Surgery for Spondylosis

Reviewed by Jason M. Highsmith, MD

For patients diagnosed with spondylosis, the best news is that it seldom requires spine surgery. Non-surgical treatments, such as medications or physical therapy, work quite well in reducing patients' pain levels, and those treatments are almost always tried first for several months. However, surgery is necessary in a few scenarios:

Traditional Surgical Options for Spondylosis
Surgery for spondylosis involves two main components: removal of what's causing pain and then fusing the spine to control movement. When the surgeon removes tissue that's pressing on a nerve, it's called a decompression surgery. Fusion is a stabilization surgery, and often, a decompression and fusion are done at the same time.

Traditional decompression surgical options for spondylosis include:

All of the above decompression techniques are done from the back of the spine (posterior). Sometimes, though, a surgeon has to do a decompression from the front of the spine (anterior). For example, a bone spur (osteophyte) pushing into your spinal canal sometimes cannot be removed from behind because the spinal cord is in the way. In that case, the decompression procedure is usually performed from the front (anterior). One example of an anterior decompression technique is:

After part of a vertebra or disc has been taken out, your spine may be unstable, meaning that it moves in abnormal ways. As mentioned earlier, that puts you more at risk for serious neurological injury, and you don't want that. The surgeon will need to stabilize your spine.

Traditionally, stabilization has been done with a fusion, and it can be done from the back (posterior), the front (anterior), or the side (direct lateral). A recent technique accesses the L5-S1 level of the spine through the sacrum.

In spine stabilization by fusion, the surgeon creates an environment where the bones in your spine will fuse together over time (usually over several months or longer). The surgeon uses a bone graft (often using bone from your own body, but it's possible to use donor bone as well) or a biological substance (which will stimulate bone growth). Your surgeon may use spinal instrumentation—such as screws, rods, interbody devices, plates and other devices—to increase spinal stability as the bones fuse. The fusion, when healed, will stop movement between the vertebrae, providing long-term stability.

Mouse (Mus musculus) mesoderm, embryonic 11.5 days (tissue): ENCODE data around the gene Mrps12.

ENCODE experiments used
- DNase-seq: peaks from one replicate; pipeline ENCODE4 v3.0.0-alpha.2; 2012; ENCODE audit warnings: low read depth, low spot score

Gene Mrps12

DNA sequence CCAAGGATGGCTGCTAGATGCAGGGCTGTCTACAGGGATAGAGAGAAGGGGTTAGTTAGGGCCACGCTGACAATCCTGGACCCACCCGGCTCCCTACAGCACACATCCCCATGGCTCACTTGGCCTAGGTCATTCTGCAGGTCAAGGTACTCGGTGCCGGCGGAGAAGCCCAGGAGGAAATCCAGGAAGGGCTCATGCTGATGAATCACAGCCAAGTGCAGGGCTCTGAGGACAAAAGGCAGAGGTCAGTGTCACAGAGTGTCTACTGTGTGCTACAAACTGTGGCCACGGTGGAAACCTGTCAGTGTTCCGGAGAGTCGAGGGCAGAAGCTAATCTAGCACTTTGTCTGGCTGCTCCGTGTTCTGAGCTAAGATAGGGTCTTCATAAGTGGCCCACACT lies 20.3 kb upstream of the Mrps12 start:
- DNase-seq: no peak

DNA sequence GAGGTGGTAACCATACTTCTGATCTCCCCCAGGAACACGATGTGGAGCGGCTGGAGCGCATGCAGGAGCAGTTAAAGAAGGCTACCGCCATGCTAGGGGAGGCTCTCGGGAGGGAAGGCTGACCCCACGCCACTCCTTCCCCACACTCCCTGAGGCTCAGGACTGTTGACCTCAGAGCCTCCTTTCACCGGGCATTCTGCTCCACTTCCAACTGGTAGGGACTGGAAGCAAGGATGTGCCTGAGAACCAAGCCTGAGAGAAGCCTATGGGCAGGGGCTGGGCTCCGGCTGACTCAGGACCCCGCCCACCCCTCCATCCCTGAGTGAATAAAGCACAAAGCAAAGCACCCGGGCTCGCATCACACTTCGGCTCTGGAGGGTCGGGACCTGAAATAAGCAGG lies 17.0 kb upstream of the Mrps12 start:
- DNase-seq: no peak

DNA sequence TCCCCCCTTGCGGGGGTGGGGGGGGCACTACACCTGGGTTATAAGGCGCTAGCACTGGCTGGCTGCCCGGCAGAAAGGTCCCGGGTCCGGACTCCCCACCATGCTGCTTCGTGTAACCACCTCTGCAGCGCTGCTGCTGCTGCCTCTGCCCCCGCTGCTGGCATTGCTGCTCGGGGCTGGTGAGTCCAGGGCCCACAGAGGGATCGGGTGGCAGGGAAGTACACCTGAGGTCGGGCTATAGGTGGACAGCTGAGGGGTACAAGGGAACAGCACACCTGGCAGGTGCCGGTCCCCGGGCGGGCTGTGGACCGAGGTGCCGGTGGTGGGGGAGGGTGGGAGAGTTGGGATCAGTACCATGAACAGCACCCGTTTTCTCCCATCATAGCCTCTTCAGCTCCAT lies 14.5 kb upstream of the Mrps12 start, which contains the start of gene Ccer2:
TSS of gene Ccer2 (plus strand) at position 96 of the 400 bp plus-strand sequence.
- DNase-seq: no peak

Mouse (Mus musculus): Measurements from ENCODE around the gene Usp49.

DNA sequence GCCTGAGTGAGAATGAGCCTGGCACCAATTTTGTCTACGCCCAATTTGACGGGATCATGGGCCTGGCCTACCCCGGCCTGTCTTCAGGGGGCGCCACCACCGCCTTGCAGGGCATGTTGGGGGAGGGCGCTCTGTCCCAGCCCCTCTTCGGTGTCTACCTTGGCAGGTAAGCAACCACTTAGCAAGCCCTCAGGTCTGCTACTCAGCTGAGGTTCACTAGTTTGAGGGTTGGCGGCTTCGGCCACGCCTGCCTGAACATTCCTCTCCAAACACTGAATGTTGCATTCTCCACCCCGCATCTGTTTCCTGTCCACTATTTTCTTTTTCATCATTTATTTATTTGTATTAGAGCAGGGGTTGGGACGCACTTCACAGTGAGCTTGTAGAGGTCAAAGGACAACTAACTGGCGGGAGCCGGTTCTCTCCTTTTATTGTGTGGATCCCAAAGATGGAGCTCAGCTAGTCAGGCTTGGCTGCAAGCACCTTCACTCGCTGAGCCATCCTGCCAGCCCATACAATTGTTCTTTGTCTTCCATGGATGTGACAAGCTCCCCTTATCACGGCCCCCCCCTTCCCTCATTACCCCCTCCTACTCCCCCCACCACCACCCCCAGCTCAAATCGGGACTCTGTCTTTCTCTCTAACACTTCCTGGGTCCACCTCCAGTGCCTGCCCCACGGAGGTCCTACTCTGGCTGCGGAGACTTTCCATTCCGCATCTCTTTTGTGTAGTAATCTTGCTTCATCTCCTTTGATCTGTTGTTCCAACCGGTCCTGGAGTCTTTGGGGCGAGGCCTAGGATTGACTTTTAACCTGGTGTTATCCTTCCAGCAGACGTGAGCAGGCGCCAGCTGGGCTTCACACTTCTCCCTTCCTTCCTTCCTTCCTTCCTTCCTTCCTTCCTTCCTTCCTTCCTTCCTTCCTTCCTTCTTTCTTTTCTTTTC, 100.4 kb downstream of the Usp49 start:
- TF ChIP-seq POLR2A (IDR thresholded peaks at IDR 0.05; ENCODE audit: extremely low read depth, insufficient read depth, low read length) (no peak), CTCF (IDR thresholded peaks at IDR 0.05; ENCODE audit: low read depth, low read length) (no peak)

Besides fusion, there are other stabilization options:

As you can tell, there are many types of surgery used for spondylosis. Your spine surgeon will recommend the best procedure to treat your particular case.

Risks Associated with Spondylosis Surgery
As with any operation, there are risks involved with spine surgery for spondylosis. Your doctor will discuss potential risks with you before asking you to sign a surgical consent form. Possible complications include, but are not limited to:

Complications could lead to more surgery, so again—make sure that you completely understand your surgery and the risks before proceeding. The decision for surgery is yours and yours alone.

Recovery from Spondylosis Surgery
It will take your body awhile to recover from surgery for spondylosis; you won't feel better right away. If you've had a fusion, it will take some time (several months or longer) for the fusion to heal properly, and in the meantime, you could have pain in the area where you had surgery. Your incisions should heal in 7-14 days.

What you can and can't do after surgery depends on your particular case, and your surgeon will give detailed instructions about your recovery period. Above all, stick to your recovery plan and don't try to rush it. You don't want to overstress your spine as it heals. If you have any problems—such as fever, increased pain, or infection—report those to your doctor right away.

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